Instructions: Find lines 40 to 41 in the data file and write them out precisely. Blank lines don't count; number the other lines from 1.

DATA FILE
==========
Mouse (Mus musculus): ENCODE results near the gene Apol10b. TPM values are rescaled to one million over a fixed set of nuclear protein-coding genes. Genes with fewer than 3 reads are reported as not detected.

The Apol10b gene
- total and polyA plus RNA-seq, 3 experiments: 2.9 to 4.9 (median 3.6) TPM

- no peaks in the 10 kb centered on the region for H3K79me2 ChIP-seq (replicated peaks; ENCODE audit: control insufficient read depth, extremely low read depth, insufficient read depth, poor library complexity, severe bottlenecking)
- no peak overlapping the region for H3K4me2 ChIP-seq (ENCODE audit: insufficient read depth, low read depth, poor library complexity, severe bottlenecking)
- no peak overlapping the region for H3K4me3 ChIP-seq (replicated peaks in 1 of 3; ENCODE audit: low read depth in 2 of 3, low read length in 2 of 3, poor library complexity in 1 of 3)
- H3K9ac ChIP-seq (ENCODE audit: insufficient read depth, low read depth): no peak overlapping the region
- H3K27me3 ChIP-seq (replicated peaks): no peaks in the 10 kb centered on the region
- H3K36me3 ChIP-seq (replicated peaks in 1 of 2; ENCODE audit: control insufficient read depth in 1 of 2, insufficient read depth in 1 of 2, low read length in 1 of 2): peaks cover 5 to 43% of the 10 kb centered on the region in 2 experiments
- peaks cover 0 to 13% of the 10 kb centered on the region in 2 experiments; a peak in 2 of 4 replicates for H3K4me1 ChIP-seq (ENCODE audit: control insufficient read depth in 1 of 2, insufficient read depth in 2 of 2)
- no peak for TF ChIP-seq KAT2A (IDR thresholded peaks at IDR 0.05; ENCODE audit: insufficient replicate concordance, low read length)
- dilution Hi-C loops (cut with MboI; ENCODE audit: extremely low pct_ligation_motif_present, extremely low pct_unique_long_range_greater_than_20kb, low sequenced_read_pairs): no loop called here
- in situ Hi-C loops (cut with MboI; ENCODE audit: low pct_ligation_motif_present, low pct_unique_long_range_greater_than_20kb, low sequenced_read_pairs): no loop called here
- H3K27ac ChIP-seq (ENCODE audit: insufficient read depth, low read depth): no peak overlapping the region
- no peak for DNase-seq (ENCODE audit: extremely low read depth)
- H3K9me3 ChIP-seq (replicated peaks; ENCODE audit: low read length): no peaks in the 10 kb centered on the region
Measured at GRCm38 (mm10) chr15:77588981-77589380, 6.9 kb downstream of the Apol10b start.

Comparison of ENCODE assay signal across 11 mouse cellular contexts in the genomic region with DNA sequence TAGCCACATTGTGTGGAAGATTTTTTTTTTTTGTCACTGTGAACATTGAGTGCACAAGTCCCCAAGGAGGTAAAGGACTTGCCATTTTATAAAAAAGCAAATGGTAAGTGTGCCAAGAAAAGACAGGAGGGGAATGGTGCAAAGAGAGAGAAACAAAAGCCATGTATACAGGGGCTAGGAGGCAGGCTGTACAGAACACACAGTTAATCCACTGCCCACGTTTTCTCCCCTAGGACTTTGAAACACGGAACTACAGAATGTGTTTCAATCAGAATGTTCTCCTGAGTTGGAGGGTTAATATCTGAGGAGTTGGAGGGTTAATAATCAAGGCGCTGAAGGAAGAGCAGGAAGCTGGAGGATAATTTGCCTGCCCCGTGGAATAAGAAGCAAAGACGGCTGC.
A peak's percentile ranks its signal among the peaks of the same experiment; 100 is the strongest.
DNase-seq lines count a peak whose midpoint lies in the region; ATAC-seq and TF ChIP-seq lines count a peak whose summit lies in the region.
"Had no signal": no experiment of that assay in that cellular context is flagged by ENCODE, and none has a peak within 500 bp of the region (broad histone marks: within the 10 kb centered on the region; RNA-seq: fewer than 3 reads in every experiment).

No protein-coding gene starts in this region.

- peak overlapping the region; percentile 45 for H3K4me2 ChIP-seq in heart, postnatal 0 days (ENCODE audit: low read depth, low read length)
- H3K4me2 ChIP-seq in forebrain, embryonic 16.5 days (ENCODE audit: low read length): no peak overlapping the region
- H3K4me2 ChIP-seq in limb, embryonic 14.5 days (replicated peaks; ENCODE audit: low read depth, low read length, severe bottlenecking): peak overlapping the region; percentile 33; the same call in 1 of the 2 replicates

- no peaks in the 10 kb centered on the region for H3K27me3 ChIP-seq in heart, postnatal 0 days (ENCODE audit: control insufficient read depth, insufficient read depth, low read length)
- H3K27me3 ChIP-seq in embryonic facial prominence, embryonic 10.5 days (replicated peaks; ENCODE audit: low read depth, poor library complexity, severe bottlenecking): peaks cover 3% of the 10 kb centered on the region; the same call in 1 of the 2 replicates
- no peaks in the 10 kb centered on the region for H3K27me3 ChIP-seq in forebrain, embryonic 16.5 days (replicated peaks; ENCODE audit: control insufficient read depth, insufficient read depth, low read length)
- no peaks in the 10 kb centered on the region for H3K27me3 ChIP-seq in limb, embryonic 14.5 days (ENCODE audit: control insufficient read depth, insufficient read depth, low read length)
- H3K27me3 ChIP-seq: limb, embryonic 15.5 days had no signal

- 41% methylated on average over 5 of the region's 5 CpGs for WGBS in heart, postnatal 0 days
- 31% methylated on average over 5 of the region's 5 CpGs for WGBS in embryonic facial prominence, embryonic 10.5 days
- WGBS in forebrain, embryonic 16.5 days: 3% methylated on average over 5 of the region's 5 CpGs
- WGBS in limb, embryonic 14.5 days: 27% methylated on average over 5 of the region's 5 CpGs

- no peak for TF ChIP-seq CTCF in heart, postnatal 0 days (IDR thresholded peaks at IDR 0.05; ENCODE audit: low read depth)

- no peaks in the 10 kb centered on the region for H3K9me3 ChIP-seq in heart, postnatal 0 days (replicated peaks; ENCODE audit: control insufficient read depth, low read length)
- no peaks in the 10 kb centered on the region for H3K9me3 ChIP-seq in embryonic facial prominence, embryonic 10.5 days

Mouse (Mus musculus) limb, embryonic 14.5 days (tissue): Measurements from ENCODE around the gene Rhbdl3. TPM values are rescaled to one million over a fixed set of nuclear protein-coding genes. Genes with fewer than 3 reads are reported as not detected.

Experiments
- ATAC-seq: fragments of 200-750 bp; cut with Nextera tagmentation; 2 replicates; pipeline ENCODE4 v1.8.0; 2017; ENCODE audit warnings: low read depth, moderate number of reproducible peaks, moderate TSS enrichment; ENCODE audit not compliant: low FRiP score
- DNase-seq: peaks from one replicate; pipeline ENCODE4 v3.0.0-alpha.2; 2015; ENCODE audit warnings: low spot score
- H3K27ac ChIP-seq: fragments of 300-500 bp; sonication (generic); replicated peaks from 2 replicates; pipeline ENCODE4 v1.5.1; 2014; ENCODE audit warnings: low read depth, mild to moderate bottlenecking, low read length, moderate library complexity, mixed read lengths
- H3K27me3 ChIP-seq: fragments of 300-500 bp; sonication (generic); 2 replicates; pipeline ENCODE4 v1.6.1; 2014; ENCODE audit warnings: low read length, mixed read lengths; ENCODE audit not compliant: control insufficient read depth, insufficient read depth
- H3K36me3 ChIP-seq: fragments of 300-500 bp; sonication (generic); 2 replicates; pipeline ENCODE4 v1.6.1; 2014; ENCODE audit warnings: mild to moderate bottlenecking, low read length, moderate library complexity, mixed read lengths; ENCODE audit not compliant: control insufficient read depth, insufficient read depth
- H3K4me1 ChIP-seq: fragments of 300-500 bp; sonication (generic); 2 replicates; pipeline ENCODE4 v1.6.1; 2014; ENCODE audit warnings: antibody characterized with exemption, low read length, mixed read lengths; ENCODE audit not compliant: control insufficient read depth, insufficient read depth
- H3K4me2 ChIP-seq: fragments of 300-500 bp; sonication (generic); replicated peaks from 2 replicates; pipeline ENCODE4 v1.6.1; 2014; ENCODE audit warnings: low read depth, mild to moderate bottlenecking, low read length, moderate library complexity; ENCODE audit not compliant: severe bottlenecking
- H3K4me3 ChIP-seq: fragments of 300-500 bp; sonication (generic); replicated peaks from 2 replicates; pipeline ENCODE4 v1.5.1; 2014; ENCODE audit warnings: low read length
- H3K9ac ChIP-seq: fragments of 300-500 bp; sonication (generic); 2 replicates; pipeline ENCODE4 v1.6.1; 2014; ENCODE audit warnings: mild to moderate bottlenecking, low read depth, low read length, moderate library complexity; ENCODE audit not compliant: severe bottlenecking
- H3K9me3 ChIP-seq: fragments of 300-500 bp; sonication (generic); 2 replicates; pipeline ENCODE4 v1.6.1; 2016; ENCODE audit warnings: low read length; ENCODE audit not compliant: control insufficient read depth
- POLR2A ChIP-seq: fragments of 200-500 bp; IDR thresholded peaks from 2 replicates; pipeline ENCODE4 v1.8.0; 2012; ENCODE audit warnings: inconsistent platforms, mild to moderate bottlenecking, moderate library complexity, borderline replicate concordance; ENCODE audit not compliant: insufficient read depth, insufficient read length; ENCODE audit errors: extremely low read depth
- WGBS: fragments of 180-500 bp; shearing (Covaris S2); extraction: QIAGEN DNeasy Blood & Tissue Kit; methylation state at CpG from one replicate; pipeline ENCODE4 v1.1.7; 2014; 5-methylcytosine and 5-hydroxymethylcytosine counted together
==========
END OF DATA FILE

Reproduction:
- ATAC-seq: fragments of 200-750 bp; cut with Nextera tagmentation; 2 replicates; pipeline ENCODE4 v1.8.0; 2017; ENCODE audit warnings: low read depth, moderate number of reproducible peaks, moderate TSS enrichment; ENCODE audit not compliant: low FRiP score
- DNase-seq: peaks from one replicate; pipeline ENCODE4 v3.0.0-alpha.2; 2015; ENCODE audit warnings: low spot score